"This is the first implantable device that actually can learn what an individual patient’s body tolerates and prefers - then can automatically change the therapy levels based on the body’s reaction," said Dr. Falowski. Dr. Falowski has performed nearly 250 of the neurostimulators placement surgeries – some with the patients asleep and some awake. He has co-published a paper "Awake vs. Asleep Placement of Spinal Cord Stimulators: A Cohort Analysis of Complications Associated with Placement" that was published in the January 2011 edition of Neuromodulation: Technology at the Neural Interface medical journal.

Dr. Falowski stressed that the procedure is not a "last resort" for patients – and recommends patients try it when they are not able to relieve pain with anti-inflammatories, physical therapy, injections and/or pain medications. In fact, he recommends patients undergo the procedure earlier in the disease state. If someone has suffered chronic pain for more than 6 months, the patient may be considered for the procedure.

"This surgery has been proved safe and effective through the clinical trials that lead to the FDA approval," said Dr. Falowski. The procedure is covered by most insurances.

Two-Day Trial

Patients who are considering the neurostimulation surgery participate in a trial with a stimulator that is connected to the patient by pain management physicians in an outpatient procedure. The trial determines which patients are appropriate candidates for the actual permanent surgery with Dr. Falowski. During the trial, the patient manually adjusts the amount of therapy.

Patients who experience at least a 50% reduction in pain during the trial and who find the "warm water" feeling of the nerve stimulation pleasant are good candidates for surgery, said Dr. Falowski. During the trial, Jeff’s pain was reduced to such a low level that he felt even more hope of success.

After two days trying the technology, Jeff was ready to commit to the surgery.

Surgery Day – December 14, 2011

Prior to surgery, Jeff told Dr. Falowski, "Let’s rock and roll," For the first time in three years, he had a glimmer of hope.

Dr. Falowski performed the surgery on December 14, 2011 – the first time a neurostimulator device with an automatic position adjustment was implanted in the Lehigh Valley and in Northeastern Pennsylvania and the second such procedure in the country. (The first surgery was performed in Virginia two days prior.)

Jeff’s surgery lasted almost two hours, a typical time frame for this procedure, said Dr. Falowski. After the surgery, the patient goes home the same day and is restricted for 6 – 8 weeks with no bending, reaching or lifting so that the location of the electrode on the spinal cord is not changed. Once the surgeon is assured the electrode has remained in the optimal position to block as much pain transmission as possible, the patient is cleared for activity.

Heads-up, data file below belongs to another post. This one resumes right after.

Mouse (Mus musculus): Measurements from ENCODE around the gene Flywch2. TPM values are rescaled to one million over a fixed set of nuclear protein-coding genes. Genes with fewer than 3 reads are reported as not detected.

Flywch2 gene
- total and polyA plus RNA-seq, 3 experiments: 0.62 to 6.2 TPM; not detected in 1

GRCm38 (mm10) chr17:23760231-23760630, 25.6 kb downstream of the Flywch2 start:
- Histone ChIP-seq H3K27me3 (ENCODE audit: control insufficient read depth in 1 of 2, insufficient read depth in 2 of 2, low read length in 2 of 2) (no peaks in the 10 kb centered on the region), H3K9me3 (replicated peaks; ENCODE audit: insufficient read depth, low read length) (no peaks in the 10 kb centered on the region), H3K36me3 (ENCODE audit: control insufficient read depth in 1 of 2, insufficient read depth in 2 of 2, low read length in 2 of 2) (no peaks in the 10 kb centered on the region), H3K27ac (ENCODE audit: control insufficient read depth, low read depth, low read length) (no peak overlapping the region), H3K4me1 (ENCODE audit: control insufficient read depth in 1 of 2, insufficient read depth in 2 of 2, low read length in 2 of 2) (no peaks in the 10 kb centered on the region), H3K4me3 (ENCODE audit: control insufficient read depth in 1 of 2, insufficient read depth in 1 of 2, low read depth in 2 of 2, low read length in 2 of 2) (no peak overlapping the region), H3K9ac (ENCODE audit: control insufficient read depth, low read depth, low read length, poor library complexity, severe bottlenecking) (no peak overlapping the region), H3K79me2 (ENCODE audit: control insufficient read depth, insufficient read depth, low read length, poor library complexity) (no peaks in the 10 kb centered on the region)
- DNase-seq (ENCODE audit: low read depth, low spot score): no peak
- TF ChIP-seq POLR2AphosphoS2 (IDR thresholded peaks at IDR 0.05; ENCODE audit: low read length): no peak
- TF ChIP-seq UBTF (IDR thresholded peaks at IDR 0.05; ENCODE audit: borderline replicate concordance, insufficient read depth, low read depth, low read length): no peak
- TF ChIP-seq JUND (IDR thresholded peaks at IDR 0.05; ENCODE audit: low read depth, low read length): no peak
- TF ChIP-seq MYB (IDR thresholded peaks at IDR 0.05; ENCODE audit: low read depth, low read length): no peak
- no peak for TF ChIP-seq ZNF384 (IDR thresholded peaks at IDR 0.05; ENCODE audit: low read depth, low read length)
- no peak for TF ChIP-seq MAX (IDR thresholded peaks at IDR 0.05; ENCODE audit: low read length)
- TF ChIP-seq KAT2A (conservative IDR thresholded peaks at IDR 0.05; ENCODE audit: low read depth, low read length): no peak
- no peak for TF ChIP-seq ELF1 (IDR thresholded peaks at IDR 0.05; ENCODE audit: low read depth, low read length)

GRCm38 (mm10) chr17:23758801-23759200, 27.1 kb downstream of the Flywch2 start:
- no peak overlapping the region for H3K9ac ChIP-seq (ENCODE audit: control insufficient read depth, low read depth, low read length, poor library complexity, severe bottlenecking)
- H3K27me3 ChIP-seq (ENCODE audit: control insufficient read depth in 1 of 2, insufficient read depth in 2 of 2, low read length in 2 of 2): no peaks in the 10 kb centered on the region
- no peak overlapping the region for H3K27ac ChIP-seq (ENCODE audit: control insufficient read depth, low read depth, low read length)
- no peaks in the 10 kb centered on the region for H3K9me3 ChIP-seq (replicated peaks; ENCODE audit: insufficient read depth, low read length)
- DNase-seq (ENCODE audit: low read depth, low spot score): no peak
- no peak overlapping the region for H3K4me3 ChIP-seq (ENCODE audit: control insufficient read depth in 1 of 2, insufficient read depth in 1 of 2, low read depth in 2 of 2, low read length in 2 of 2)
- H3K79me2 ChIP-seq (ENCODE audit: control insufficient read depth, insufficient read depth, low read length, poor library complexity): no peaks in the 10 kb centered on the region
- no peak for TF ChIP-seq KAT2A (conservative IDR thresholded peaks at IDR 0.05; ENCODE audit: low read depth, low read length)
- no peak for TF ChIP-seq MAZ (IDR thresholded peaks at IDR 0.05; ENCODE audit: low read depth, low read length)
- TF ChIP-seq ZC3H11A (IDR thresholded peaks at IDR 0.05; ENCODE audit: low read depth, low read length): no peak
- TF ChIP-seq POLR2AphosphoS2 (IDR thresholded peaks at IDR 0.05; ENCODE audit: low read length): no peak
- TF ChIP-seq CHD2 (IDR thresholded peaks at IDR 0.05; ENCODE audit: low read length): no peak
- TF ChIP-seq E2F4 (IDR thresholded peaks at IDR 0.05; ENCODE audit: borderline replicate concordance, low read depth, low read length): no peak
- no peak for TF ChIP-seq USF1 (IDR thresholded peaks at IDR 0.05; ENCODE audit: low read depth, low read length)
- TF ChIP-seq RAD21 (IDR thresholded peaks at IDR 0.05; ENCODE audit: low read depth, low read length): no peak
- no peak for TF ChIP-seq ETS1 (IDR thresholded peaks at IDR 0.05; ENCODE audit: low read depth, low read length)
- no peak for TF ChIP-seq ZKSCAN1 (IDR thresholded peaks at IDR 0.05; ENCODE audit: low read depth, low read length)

During the first four weeks, the patient manually manages the amount of stimulation until the battery pack heals in place. The patient returns to the surgeon afterwards to have the new movement sensor technology turned on.

Although the surgery and implant is not a cure for Jeff’s back problems, the surgery can control the pain that debilitated Jeff’s daily activities, allows him to stop taking medication and provides better quality of life, said Dr. Falowski, since pain impacts driving, working, thinking and may create fatigue and cause depression for patients.

The newly-FDA-approved technology has had an 88% patient satisfaction response – nearly unheard of in the medical field, according to Dr. Falowski. The satisfaction rate means that 88 out of 100 patients said that they could not live without the technology.

Three Weeks Postsurgery

Three weeks later, Jeff and Terri’s life has changed. The medication and pain fog has cleared, and Jeff now looks forward to waking up.

"I love my life now," Jeff said. "Terri told me I wake up with a smile. When the implant was turned on, it was like a light switch – the pain went away. We got a Christmas miracle!"

Friends and family remarked over the holidays about how Jeff had changed in a few short weeks. Out of the wheelchair, Jeff was proud he could stand straight again. "My family and friends said 'We forgot how tall you are'," said the six-footer. “And we all cried, because after being hunched over from the pain and in the wheelchair for so long, I had forgotten, too.”

"My family sacrificed a lot – we lost a lot of time the past three years. We didn’t take vacation to the beach or go anywhere. I couldn’t, it hurt too much and if I went out to eat, I would have to be slumped in a wheelchair."

Jeff has stopped taking pain medication and the anti-depressant prescribed for him. He can stand up from sitting or lying by himself – no assistance needed and no shooting pain. He has not passed out, fallen or thrown up in three weeks. He wants to lose the 30 pounds he gained while bed-ridden and is setting small goals for himself.

"When I’m cleared for activity, I am going to do physical therapy – I want to get back in shape so I can walk the beach with my wife this summer and hike some trails in Jim Thorpe in the fall," he said. "The last three weeks, my wife has had to hold me back from doing too much because I have a few more weeks of limited activity. But I can’t wait to get started!"

Learn more about St. Luke’s Neurosurgery.

Functional Neurosurgery:

Functional neurosurgery is a subspecialty of neurosurgery. Functional neurosurgeons study and treat conditions where central nervous system (brain and spinal cord) function is abnormal although the structure or anatomy is normal. Conditions include movement disorders (like Parkinson’s disease and tremors), chronic pain and epilepsy. Dr. Falowski completed a neurosurgery residency and a functional neurosurgery fellowship. He is the only fellowship-trained functional neurosurgeon in the Lehigh Valley. He is a faculty member of the North American Neuromodulation Society and trains other neurosurgeons to perform the procedures.

According to Dr. Falowski, fewer than ten functional neurosurgeons to complete fellowship training annually in the United States.